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By Angelo A. Paparelli and Gabriel Mozes

In its waning hours, the Trump Administration announced comprehensive, burdensome changes to H-1B visa requirements for multiple firms across virtually all industries.  Fortunately, however, the changes are set to detonate on a long fuse, i.e., by July 14, 2021, unless the Biden Administration, Congress or the Courts sooner intervene.  The effects of these changes will be felt by every company that allows H-1B workers to perform services in specialty occupations at its worksite through a contractor, staffing company, or professional employer organization (PEO).

Presently, the obligation of compliance with H-1B requirements affecting required wages, working conditions, benefits and other labor protections under the Immigration and Nationality Act (INA) is imposed solely on the entity directly employing and paying the noncitizen worker and submitting an H-1B visa petition with U.S. Citizenship and Immigration Services (USCIS).

After July 14, 2021, however, unless this time bomb is sooner deactivated, both the corporate customer (or end client) and the contracting firm will each be required to file (1) a separate Labor Condition Application (LCA) with the U.S. Department of Labor (DOL), according to two DOL issued guidance documents released last week from the Office of Foreign Labor Certification and the Wage and Hour Division (WHD), and (2) a separate petition with USCIS to procure the specialty occupation services for the same H-1B worker. Each entity will also be separately required to persuade USCIS that it maintains an employer-employee relationship with the H-1B worker under a scaled-back “Strengthening the H-1B” final rule.  (The earlier version of that rule, which has been enjoined by a federal court, would have also made it far more difficult for the worker to qualify as employable in a specialty occupation by limiting the number of fields of study or degree majors that USCIS would recognize and accept.)

The new H-1B “Strengthening” rule would do anything but bolster the program.  It establishes an 11-factor test for determining whether the particular petitioning firm has an employer-employee relationship with the prospective H-1B worker, and adds another five factors for agency consideration if the H-1B beneficiary possesses an ownership interest in the petitioning organization or entity – a virtual death knell for many startups that employ noncitizen owners.

These changes reflect the haste with which they were issued.  They introduce an extensive immigration-compliance layer to be negotiated on top of every service-provider, staffing and PEO contract intended to deploy H-1B workers to a worksite controlled by one of the contracting parties.  It would also impose new contract-administration, data-sharing, and wage-payment and benefits-coordination requirements.  These steps would be necessary to make sure that both of the contracting parties fulfill their independent duty to employ only workers whom the employer knows, or should know, are authorized for employment in the United States as required by INA § 274A.

The changes raise a bundle of unanswered questions and dilemmas:

  • Must USCIS approve both petitions as a precondition to the H-1B worker’s placement at the end-client’s worksite? Presumably, the answer would need to be “yes.”  If the agency approved one but not the other petition, conceivably it would need to delineate with some degree of particularity the extent and nature of employment authorization for the particular H-1B worker at the job site. The Strengthening rule does not specify.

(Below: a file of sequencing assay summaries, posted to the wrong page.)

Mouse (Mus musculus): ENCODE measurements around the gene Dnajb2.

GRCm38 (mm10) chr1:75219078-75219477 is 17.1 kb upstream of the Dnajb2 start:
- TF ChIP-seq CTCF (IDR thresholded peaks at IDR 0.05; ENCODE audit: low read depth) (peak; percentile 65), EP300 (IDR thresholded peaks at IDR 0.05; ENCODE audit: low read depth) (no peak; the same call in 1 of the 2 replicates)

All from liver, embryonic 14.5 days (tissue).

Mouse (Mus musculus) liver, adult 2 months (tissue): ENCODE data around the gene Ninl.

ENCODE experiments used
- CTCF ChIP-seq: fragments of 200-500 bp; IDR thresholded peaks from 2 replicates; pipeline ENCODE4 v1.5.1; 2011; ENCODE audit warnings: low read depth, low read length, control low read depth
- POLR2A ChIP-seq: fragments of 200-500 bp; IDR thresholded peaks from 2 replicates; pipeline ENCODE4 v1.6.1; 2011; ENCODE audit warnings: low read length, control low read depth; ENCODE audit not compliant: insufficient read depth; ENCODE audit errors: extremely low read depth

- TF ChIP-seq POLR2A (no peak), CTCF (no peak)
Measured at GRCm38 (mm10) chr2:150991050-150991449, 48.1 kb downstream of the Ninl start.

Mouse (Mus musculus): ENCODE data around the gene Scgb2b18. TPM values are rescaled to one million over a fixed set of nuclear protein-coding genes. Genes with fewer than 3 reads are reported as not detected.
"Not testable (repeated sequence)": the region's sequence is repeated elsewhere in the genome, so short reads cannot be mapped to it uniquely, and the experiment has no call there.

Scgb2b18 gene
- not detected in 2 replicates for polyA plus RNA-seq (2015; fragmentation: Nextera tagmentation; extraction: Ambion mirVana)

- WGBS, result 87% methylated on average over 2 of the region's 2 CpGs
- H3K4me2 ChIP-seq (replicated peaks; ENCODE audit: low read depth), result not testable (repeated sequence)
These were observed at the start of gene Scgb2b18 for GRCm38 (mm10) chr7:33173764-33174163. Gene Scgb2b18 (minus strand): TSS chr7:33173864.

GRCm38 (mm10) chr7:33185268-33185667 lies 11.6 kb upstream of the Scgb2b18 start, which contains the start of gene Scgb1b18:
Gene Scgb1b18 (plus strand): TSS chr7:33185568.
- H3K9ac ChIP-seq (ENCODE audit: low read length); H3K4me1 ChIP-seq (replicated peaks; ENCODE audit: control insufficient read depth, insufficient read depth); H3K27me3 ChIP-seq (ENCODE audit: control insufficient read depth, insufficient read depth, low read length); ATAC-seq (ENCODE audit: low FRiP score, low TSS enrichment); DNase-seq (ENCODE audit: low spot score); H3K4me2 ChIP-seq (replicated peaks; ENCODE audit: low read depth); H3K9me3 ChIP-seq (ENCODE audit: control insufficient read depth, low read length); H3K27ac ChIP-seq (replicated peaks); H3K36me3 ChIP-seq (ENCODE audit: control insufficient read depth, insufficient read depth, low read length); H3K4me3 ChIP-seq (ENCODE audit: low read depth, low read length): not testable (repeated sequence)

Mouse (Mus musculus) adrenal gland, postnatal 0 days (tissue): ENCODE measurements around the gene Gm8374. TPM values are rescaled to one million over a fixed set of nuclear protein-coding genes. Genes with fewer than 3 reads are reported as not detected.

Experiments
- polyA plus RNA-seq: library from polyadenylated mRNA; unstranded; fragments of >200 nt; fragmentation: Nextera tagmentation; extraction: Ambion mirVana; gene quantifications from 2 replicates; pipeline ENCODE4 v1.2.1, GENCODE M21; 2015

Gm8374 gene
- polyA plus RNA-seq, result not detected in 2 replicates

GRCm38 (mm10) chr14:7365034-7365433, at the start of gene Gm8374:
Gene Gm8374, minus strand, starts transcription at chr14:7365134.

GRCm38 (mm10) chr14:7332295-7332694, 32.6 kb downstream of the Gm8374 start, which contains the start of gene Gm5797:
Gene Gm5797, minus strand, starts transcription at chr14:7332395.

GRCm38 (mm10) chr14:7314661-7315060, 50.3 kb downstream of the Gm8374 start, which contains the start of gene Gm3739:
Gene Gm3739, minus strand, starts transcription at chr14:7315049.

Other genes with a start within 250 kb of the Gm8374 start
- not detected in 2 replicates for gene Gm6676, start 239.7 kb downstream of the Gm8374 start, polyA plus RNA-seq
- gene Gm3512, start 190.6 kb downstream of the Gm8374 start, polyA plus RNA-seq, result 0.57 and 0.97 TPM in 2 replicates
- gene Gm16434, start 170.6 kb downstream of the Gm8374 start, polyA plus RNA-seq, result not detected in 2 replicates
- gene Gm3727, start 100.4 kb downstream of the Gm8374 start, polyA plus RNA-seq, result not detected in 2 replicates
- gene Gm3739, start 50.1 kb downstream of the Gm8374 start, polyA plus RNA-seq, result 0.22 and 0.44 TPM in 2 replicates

• How will both employers (the service provider and the end client) track tax payments made by the other in order to establish total “cash wages paid” under the DOL’s regulation which looks to wages reported as income on payroll returns. For that matter, how would one of the two petitioning employers know what the other paid and what benefits were provided so that the H-1B worker is not doubly rewarded in pay and benefits?
  • How would U.S. Immigration and Customs Enforcement (ICE) and the Justice Department’s Immigrant and Employee Rights (IER) section sort out compliance obligations and penalties when there are two petitioning employers interfacing with a single H-1B worker?
  • If one of the two H-1B petitioning entities violates the visa’s requirements, does that deprive the other of the worker’s services, and, does it render the H-1B worker out of nonimmigrant status and ineligible to adjust status to lawful permanent residency? In an era of individual responsibility, the answer should be “no;” but the H-1B Strengthening rule doesn’t say.
  • What new burdens will these changes place on petitioning “employers” under state law and federal laws aside from immigration?

Nothing in the DOL and DHS announcements suggests that these questions were considered in the rush to publication. Preventing the DOL changes from becoming effective is an easy matter for the incoming Biden Administration, which could merely rescind them.  The DHS rule, however, may require Congressional action under the Congressional Review Act, or litigation, or promulgation of a superseding regulation.  Litigation, in particular, seems likely to prevail given that the DHS rule upsets settled reliance interests, and offers no persuasive basis to say that these eleventh-hour changes were considered with due deliberation.  Fortunately, there is sufficient time to suspend or otherwise put the kibosh on these changes.

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For advice on immigration-related policy advocacy, litigation, or benefits compliance relating to these changes, Seyfarth invites employers to reach out to the lawyers in the firm’s Business Immigration Group.